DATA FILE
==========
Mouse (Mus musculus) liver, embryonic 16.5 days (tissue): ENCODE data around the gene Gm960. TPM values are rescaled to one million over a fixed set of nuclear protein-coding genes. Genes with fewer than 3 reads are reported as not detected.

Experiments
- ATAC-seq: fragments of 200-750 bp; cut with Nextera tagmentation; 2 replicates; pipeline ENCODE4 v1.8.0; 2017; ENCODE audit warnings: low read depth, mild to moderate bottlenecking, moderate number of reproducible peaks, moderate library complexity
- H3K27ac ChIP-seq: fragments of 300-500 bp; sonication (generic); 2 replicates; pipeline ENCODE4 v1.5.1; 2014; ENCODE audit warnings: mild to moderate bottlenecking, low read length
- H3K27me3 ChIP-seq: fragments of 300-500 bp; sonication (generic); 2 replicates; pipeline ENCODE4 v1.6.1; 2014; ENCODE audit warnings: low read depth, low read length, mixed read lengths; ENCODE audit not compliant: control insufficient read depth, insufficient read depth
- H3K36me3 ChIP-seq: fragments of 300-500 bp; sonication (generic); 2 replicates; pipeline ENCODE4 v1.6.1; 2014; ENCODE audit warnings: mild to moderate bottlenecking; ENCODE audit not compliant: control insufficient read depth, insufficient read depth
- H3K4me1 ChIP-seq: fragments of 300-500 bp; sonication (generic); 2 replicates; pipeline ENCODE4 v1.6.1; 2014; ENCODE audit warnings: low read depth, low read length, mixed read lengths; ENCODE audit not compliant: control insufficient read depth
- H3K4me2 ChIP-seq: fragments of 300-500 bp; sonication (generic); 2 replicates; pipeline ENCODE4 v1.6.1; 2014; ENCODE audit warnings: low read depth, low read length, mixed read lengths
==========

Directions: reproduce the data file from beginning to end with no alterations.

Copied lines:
Mouse (Mus musculus) liver, embryonic 16.5 days (tissue): ENCODE data around the gene Gm960. TPM values are rescaled to one million over a fixed set of nuclear protein-coding genes. Genes with fewer than 3 reads are reported as not detected.

Experiments
- ATAC-seq: fragments of 200-750 bp; cut with Nextera tagmentation; 2 replicates; pipeline ENCODE4 v1.8.0; 2017; ENCODE audit warnings: low read depth, mild to moderate bottlenecking, moderate number of reproducible peaks, moderate library complexity
- H3K27ac ChIP-seq: fragments of 300-500 bp; sonication (generic); 2 replicates; pipeline ENCODE4 v1.5.1; 2014; ENCODE audit warnings: mild to moderate bottlenecking, low read length
- H3K27me3 ChIP-seq: fragments of 300-500 bp; sonication (generic); 2 replicates; pipeline ENCODE4 v1.6.1; 2014; ENCODE audit warnings: low read depth, low read length, mixed read lengths; ENCODE audit not compliant: control insufficient read depth, insufficient read depth
- H3K36me3 ChIP-seq: fragments of 300-500 bp; sonication (generic); 2 replicates; pipeline ENCODE4 v1.6.1; 2014; ENCODE audit warnings: mild to moderate bottlenecking; ENCODE audit not compliant: control insufficient read depth, insufficient read depth
- H3K4me1 ChIP-seq: fragments of 300-500 bp; sonication (generic); 2 replicates; pipeline ENCODE4 v1.6.1; 2014; ENCODE audit warnings: low read depth, low read length, mixed read lengths; ENCODE audit not compliant: control insufficient read depth
- H3K4me2 ChIP-seq: fragments of 300-500 bp; sonication (generic); 2 replicates; pipeline ENCODE4 v1.6.1; 2014; ENCODE audit warnings: low read depth, low read length, mixed read lengths